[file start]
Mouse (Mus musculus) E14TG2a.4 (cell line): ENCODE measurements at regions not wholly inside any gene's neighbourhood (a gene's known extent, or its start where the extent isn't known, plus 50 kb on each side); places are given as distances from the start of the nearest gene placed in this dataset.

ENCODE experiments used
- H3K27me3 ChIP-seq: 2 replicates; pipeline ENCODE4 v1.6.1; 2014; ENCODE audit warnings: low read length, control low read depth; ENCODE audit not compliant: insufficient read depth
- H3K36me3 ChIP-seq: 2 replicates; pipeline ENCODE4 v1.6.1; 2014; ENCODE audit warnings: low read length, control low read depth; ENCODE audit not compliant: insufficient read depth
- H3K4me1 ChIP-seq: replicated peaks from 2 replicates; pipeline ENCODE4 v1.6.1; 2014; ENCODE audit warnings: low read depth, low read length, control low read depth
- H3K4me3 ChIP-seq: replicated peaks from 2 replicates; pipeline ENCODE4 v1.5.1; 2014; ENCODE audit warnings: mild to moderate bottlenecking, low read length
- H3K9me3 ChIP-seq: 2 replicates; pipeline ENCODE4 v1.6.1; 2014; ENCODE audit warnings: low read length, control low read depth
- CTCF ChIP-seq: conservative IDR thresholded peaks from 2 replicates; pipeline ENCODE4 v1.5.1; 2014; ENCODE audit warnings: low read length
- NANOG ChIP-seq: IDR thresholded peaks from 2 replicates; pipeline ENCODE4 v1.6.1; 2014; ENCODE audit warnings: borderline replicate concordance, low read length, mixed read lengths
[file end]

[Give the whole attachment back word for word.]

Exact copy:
Mouse (Mus musculus) E14TG2a.4 (cell line): ENCODE measurements at regions not wholly inside any gene's neighbourhood (a gene's known extent, or its start where the extent isn't known, plus 50 kb on each side); places are given as distances from the start of the nearest gene placed in this dataset.

ENCODE experiments used
- H3K27me3 ChIP-seq: 2 replicates; pipeline ENCODE4 v1.6.1; 2014; ENCODE audit warnings: low read length, control low read depth; ENCODE audit not compliant: insufficient read depth
- H3K36me3 ChIP-seq: 2 replicates; pipeline ENCODE4 v1.6.1; 2014; ENCODE audit warnings: low read length, control low read depth; ENCODE audit not compliant: insufficient read depth
- H3K4me1 ChIP-seq: replicated peaks from 2 replicates; pipeline ENCODE4 v1.6.1; 2014; ENCODE audit warnings: low read depth, low read length, control low read depth
- H3K4me3 ChIP-seq: replicated peaks from 2 replicates; pipeline ENCODE4 v1.5.1; 2014; ENCODE audit warnings: mild to moderate bottlenecking, low read length
- H3K9me3 ChIP-seq: 2 replicates; pipeline ENCODE4 v1.6.1; 2014; ENCODE audit warnings: low read length, control low read depth
- CTCF ChIP-seq: conservative IDR thresholded peaks from 2 replicates; pipeline ENCODE4 v1.5.1; 2014; ENCODE audit warnings: low read length
- NANOG ChIP-seq: IDR thresholded peaks from 2 replicates; pipeline ENCODE4 v1.6.1; 2014; ENCODE audit warnings: borderline replicate concordance, low read length, mixed read lengths